Intelligence Accountability Reviews: An Unused Oversight Tool

06.27.13 | 2 min read | Text by Steven Aftergood

In 2007, Congress passed legislation to grant the Director of National Intelligence “new authority to conduct accountability reviews of significant failures or deficiencies with the Intelligence Community.”  Up to now, however, that authority has never been exercised.

In 2011, the DNI issued Intelligence Community Directive (ICD) 111 on “Accountability Reviews.” That recently disclosed Directive “establishes policy and procedures governing the conduct of such reviews.”

“It is essential that alleged failures or deficiencies involving an IC element or senior IC personnel in the management or execution of IC missions be carefully reviewed and fully resolved,” DNI James R. Clapper wrote in ICD 111.

But in response to a query about how many accountability reviews have been conducted, and on which topics, Michael G. Birmingham of the Office of the Director of National Intelligence this week said that “There have been no accountability reviews conducted under the authorities in ICD 111.”

The Senate Intelligence Committee said in 2007 that the authority to perform accountability reviews was justified by a perceived lack of internal accountability for intelligence failures.

“This enhancement to the authority of the Director of National Intelligence is warranted given the apparent reluctance of various elements of the Intelligence Community to hold their agencies or personnel accountable for significant failures or deficiencies,” according to the Senate Intelligence Committee report on the FY 2008 Intelligence Authorization Act (section 401, p. 16).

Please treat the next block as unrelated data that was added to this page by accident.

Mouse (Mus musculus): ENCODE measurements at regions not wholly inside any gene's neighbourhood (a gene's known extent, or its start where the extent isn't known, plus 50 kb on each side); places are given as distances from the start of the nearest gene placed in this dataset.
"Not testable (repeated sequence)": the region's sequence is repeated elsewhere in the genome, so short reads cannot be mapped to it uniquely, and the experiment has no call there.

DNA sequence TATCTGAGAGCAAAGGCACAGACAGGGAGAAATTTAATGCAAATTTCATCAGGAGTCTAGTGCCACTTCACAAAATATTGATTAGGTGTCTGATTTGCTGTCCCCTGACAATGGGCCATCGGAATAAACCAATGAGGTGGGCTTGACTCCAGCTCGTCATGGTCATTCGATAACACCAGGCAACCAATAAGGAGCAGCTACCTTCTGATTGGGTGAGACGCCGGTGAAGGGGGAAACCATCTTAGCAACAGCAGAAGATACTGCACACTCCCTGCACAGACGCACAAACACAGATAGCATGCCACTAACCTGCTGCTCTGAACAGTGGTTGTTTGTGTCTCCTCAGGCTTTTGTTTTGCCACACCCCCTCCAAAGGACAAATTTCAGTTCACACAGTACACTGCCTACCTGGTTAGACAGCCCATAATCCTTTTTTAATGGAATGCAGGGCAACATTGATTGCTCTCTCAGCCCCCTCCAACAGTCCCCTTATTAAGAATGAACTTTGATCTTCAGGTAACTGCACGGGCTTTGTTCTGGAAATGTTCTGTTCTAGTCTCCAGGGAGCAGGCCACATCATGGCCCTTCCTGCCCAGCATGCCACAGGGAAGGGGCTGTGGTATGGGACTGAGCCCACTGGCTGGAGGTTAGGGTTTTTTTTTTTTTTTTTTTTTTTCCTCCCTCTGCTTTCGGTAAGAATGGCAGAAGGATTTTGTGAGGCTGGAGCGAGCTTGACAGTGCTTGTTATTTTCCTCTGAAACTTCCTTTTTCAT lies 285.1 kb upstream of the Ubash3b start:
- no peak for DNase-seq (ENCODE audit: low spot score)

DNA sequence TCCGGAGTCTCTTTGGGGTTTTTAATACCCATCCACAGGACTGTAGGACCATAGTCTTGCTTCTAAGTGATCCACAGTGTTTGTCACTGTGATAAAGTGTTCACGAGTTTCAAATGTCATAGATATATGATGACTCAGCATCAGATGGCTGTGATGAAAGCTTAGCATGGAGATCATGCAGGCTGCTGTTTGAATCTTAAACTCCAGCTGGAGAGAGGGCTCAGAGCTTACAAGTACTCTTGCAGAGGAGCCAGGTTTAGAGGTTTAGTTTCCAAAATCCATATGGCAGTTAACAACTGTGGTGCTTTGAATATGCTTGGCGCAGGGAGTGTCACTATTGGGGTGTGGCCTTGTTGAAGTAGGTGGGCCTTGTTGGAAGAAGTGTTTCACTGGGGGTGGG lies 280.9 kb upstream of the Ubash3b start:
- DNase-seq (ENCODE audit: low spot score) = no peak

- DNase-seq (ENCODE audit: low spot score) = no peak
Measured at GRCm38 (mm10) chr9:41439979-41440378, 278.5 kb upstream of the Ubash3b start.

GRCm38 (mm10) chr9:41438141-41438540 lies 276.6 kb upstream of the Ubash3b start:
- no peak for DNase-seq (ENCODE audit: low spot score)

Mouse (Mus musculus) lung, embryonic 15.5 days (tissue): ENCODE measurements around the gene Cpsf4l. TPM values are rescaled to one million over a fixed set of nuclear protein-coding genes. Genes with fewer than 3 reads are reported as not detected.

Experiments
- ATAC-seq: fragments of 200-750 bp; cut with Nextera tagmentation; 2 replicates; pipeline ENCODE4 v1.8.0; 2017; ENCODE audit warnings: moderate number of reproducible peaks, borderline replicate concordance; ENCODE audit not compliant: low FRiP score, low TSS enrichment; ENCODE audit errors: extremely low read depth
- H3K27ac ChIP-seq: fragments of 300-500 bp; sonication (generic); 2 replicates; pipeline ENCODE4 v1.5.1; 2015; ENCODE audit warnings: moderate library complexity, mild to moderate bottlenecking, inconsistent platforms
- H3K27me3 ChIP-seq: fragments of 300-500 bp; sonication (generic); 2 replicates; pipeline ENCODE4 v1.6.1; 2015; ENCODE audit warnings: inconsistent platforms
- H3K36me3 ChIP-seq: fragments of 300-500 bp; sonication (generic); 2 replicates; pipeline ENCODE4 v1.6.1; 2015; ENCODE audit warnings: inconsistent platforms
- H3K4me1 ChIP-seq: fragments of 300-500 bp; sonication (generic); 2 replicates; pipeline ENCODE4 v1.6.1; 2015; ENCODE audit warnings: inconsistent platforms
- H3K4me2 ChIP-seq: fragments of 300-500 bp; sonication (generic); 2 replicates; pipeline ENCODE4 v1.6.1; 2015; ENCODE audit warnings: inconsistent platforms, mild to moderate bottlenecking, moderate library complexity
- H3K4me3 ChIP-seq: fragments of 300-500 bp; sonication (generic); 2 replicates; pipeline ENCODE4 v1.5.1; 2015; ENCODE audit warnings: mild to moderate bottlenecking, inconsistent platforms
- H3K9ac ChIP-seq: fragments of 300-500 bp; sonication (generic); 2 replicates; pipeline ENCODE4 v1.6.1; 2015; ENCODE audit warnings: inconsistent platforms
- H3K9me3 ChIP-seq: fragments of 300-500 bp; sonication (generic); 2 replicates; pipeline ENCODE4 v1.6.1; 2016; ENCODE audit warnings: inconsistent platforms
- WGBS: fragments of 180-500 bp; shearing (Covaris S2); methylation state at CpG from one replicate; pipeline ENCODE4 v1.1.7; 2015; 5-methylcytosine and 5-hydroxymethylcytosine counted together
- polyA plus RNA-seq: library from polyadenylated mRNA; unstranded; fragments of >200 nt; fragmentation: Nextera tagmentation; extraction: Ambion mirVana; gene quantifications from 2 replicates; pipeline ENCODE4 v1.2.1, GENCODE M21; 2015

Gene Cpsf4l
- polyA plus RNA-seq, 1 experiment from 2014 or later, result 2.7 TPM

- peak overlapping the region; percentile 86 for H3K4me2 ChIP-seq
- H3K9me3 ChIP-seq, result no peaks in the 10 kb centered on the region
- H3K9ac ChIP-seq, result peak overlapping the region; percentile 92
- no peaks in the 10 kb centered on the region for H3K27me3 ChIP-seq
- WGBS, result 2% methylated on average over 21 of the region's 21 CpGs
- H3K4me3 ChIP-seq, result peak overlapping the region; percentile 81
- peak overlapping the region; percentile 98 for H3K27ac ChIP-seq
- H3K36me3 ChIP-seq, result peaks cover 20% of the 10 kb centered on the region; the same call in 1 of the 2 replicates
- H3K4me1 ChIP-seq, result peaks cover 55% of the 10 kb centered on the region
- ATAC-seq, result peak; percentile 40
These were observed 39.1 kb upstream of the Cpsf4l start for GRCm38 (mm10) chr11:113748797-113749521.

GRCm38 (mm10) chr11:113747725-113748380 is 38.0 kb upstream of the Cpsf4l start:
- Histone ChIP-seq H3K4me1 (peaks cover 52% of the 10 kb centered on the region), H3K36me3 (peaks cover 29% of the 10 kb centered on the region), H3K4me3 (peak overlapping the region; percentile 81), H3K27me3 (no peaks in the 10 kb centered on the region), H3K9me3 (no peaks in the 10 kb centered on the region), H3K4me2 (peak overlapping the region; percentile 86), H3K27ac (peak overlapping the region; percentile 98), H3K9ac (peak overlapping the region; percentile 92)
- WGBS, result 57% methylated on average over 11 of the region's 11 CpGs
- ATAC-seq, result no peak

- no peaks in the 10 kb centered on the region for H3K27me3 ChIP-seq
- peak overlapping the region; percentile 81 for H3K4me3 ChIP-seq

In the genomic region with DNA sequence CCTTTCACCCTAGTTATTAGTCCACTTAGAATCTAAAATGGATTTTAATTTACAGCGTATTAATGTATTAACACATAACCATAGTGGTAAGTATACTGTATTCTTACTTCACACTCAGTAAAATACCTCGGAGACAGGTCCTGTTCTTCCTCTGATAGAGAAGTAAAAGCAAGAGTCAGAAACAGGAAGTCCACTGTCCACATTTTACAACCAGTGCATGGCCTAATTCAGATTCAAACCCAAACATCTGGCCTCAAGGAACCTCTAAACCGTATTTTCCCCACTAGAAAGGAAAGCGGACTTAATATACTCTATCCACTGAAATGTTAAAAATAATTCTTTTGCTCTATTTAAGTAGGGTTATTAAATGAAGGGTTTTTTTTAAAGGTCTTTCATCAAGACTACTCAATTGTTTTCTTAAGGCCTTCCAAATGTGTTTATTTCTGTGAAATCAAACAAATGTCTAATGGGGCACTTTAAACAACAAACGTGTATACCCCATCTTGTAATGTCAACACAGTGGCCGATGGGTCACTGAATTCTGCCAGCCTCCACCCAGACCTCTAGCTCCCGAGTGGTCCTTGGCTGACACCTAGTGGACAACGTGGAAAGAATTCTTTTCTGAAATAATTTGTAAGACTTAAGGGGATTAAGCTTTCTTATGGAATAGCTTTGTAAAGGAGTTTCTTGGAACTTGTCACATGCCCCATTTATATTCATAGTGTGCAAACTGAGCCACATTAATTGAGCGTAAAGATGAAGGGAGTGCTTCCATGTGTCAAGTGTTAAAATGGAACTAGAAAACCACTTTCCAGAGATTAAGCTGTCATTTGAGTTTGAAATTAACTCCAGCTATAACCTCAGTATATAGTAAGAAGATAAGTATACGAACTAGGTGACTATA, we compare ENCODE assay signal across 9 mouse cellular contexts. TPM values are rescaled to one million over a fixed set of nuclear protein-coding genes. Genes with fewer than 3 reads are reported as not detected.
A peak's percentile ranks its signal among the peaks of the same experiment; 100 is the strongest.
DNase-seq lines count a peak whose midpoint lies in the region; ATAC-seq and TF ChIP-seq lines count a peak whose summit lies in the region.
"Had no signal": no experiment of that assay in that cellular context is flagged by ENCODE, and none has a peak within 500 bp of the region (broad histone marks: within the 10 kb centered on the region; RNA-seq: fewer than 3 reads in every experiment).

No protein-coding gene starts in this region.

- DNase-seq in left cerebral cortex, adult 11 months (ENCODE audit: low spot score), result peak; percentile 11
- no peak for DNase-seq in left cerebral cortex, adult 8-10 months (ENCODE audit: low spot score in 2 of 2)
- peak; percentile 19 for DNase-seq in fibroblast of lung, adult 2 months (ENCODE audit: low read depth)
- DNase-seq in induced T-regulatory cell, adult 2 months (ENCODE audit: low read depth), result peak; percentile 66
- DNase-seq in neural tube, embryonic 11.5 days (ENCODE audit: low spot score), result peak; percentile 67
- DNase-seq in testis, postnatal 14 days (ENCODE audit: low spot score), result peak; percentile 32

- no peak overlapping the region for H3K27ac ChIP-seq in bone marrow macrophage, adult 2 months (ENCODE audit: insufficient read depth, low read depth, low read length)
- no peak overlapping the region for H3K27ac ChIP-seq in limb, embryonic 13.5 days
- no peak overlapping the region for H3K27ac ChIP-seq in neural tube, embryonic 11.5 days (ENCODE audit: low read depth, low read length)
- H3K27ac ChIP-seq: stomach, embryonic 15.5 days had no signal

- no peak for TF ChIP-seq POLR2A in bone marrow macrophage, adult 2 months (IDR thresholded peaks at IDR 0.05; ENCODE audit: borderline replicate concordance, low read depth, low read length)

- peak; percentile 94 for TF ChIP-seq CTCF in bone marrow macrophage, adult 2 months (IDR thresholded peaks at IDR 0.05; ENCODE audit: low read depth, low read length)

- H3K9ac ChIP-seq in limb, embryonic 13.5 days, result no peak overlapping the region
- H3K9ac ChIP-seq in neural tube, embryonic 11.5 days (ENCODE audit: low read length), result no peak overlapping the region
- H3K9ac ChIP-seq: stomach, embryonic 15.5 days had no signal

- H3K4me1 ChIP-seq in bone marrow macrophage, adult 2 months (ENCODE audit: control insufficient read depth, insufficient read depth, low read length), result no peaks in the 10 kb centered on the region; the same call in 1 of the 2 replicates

“Recent history provides several examples of serious failures to adhere to sound analytic tradecraft,” the Committee report said. “In its reviews of both the September 11, 2001 terrorist attacks and the faulty Iraq prewar assessments on weapons of mass destruction, the Committee found specific examples of these failures yet no one within the Intelligence Community has been held accountable. Other examples of a lack of accountability within the Intelligence Community can be found by examining the history of certain major system acquisition programs. Despite clear management failures that resulted in significant cost overruns and unreasonable scheduling delays, these programs continue to stumble along without any imposition of accountability.”

“The Committee hopes that this modest increase in the Director of National Intelligence’s authorities will encourage elements within the Intelligence Community to put their houses in order by imposing accountability for significant failures and deficiencies,” the Senate Committee report said.

The measure was passed by both houses of Congress as section 408 of the FY 2008 Intelligence Authorization Act. Though that bill was vetoed by the President, the provision on accountability reviews was later enacted into law as Section 102A(f)(7) of the National Security Act.

The ICD stated that accountability reviews would not be conducted (“except in extraordinary circumstances”) or would be deferred whenever the same issues were under review by law enforcement, inspectors general or other investigative bodies.

Earlier this month, the Director of National Intelligence issued another Intelligence Community Directive on the subject of Outside Employment.  ICD 117, dated 09 June 2013, implements a statutory requirement “prohibiting IC personnel from engaging in outside employment if such employment creates a conflict of interest or the appearance thereof.”